From this point of view it is a welcome development that a resort for local tourists has been launched in the Anuradhapura District under the aegis of Economic Development Minister Basil Rajapaksa. This fully fledged tourist resort would cost the state Rs. 300 million but it would prove to be of immense benefit to the local economy. The spin-off benefits from this venture are bound to be wide-ranging and the ultimate beneficiaries would be the people of the district. For, tourism in whatever form would produce increasing job opportunities and enhance the earning capacities of the people. More projects of this kind are the need of the hour.

It is stepped-up development that is the answer to perceived economic hardships. This needs to be borne in mind at present when speculation is rife about increasing power and energy costs. If the purchasing power of the people could be steadily increased through a sustained growth plus equity strategy, the ill-effects of an energy crunch could be offset to a degree.

Free Education proposals and tuition - Part II:

Examination system issues

I should like to refer to a matter of the utmost importance, i.e. The growing demand for free education from the primary stage right up to the university with a view to giving every child in this country the fullest opportunity for the development of his talents irrespective of the means of his parents.

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Political Revery

Crisis in Maldives

On Tuesday, Mohamed Nasheed resigned as President of Maldives, his place being taken by the Stanford-educated Vice-President, Dr. Mohamed Waheed Hassan Manik. The upheaval was the culmination of weeks of turmoil, which began on January 16 when Nasheed ordered the military to arrest Justice Abdulla Mohamed, head of the Maldives Criminal Court.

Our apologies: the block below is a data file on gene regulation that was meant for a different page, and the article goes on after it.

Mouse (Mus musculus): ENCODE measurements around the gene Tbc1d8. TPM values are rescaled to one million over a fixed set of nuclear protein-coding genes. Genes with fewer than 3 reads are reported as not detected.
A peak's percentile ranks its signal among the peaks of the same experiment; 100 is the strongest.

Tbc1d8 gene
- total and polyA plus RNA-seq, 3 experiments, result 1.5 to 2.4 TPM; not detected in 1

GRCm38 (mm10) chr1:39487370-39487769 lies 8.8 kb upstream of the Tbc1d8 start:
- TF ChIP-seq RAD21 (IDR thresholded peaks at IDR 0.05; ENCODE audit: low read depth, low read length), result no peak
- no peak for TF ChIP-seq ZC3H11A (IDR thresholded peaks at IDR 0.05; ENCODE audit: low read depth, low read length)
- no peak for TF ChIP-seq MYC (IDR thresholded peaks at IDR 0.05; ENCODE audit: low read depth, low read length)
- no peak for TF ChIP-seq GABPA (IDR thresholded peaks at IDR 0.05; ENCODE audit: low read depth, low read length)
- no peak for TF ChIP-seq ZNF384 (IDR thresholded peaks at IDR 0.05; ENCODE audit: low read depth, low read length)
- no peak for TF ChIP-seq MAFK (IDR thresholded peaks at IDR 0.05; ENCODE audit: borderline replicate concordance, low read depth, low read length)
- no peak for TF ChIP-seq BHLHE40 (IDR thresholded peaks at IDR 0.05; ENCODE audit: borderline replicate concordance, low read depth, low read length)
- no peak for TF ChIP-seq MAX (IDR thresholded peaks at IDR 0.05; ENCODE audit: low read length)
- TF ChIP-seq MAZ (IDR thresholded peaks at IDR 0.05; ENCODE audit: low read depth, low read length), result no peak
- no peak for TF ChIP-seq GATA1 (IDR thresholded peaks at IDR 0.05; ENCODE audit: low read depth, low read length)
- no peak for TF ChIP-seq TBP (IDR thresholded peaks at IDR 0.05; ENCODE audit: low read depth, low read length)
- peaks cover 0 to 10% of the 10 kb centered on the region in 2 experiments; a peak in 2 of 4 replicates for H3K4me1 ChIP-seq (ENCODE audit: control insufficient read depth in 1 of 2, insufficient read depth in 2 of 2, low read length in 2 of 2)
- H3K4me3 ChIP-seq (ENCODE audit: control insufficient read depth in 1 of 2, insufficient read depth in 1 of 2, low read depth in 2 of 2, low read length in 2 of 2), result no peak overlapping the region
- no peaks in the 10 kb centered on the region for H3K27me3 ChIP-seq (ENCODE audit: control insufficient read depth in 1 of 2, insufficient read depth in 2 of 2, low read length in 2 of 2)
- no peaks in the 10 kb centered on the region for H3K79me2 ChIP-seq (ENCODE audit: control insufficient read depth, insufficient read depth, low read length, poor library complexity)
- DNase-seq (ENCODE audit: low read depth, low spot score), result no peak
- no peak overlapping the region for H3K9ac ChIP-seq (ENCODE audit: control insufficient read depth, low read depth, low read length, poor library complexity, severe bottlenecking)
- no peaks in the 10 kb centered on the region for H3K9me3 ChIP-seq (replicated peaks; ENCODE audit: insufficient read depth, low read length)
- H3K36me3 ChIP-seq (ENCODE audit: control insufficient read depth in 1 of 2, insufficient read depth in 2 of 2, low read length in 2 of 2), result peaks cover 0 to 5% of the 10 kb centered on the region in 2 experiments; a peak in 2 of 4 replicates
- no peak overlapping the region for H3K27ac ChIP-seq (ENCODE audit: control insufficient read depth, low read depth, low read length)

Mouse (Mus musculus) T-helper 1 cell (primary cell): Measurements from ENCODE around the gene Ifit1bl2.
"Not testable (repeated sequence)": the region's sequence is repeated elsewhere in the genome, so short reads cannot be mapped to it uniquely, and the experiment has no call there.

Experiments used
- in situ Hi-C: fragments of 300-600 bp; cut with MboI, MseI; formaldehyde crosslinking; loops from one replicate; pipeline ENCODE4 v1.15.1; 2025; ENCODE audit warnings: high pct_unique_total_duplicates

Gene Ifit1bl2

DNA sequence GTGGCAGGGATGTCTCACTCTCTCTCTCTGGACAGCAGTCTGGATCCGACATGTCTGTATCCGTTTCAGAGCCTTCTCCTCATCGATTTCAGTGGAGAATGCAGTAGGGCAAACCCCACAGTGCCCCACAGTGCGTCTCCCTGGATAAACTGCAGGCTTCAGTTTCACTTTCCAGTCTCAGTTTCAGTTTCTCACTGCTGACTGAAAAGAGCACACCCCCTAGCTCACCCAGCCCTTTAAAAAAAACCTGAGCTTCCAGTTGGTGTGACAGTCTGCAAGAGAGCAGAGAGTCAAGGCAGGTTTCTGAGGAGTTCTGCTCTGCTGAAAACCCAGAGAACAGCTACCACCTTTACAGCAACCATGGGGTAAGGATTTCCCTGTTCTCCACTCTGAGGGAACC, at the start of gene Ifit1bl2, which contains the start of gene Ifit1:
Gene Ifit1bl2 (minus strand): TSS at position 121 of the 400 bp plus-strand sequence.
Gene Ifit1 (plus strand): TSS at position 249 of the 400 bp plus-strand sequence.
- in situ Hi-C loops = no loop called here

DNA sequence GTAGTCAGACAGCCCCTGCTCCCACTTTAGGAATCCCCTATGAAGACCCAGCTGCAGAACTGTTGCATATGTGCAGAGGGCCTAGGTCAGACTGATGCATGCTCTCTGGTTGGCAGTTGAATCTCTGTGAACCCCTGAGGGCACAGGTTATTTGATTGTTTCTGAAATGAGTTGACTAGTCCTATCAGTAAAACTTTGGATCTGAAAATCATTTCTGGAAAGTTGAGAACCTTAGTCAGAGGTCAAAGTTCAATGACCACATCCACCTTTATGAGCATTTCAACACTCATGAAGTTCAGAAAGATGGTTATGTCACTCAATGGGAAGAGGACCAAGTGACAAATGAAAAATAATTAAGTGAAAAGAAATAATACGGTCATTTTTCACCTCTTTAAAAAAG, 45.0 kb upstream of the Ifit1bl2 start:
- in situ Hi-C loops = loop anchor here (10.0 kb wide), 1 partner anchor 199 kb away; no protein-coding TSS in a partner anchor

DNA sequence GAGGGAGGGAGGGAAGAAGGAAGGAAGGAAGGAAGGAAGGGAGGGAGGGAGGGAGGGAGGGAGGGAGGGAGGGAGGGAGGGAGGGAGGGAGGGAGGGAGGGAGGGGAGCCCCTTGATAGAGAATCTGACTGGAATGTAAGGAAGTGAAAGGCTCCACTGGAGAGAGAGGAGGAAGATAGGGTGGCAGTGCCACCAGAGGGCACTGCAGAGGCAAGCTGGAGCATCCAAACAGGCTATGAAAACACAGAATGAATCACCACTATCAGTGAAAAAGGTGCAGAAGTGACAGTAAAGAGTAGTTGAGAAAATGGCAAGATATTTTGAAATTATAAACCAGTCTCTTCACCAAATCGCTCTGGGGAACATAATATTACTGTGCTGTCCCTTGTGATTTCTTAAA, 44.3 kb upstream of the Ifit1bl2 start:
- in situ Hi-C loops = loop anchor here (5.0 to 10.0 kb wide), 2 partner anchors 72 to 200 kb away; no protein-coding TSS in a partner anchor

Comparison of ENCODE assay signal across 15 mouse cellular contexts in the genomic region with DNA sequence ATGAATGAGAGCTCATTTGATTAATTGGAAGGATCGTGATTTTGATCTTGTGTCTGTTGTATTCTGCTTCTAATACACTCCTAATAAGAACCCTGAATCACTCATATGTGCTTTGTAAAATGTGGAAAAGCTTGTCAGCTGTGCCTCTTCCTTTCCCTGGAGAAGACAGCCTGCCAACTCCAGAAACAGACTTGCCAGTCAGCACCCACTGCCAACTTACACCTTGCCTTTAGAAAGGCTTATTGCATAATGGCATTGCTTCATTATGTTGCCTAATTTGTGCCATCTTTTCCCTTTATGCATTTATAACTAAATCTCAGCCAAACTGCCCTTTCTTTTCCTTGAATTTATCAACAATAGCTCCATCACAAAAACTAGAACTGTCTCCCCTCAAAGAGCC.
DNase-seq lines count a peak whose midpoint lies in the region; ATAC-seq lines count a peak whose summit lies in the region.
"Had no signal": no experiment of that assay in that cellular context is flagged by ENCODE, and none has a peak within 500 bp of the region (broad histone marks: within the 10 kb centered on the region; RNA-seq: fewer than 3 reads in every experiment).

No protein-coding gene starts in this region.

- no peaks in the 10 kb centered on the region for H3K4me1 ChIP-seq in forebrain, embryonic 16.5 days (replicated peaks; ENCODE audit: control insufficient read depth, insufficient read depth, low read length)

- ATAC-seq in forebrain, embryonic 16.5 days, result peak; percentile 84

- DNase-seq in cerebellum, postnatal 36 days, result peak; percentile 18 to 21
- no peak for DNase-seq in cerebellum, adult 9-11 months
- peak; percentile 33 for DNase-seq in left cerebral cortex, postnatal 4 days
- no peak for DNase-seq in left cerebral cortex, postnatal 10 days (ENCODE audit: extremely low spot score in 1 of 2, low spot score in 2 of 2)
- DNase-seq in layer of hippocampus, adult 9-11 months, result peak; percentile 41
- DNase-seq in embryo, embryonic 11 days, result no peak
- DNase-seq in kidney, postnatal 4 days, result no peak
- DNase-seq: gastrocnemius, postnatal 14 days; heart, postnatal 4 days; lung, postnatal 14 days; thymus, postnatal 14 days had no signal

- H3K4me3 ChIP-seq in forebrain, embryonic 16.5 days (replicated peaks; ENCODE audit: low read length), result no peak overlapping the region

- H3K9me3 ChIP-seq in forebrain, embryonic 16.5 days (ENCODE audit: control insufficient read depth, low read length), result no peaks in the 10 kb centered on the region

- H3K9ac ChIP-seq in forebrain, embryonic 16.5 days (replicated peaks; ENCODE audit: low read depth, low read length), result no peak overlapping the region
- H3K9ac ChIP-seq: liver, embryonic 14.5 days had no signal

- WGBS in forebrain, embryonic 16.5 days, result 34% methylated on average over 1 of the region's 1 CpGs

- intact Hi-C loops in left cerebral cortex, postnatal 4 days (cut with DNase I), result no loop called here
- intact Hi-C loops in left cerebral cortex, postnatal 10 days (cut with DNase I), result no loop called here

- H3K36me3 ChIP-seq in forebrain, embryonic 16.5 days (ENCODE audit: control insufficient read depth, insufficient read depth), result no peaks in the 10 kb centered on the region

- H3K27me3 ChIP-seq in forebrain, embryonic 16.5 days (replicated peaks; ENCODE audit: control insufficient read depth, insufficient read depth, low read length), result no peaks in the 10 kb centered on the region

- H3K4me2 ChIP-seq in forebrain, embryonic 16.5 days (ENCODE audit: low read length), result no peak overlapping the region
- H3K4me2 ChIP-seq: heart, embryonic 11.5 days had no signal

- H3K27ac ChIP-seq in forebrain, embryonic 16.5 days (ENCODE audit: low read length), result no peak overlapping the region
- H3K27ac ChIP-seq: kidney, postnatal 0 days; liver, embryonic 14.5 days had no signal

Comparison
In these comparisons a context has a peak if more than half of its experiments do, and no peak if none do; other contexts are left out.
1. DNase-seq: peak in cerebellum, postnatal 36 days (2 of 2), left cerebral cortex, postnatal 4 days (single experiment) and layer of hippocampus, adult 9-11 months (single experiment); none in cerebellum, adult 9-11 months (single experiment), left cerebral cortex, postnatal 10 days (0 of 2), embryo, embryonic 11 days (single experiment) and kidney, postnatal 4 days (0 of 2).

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On My Watch

Asylum shopping and how AI earns its keep in Canada

There is no doubt that AI has a commendable record on many issues of human rights and related matters through many years. But its record of deception on Sri Lanka goes far beyond being misled to one of deliberate distortion of facts. Its record of bias against Sri Lanka came into the open a few months ago when the Canadian Tamil Congress (CTC) held a Walk-a-thin to raise funds - yes 50,000 Canadian dollars for the express purpose of funding AI,

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Trilingualism as a promoter of reconciliation

Language development is vital to raise the profile of our people who now work in other countries. The ability to communicate is empowering, and many of you here would benefit from knowledge of English to enhance your roles whilst also increasing the amounts you earn. Sri Lanka, which has such an effective basic education system, should not be lagging behind countries such as the Philippines with regard to wages, but our lack of English knowledge is a shortcoming,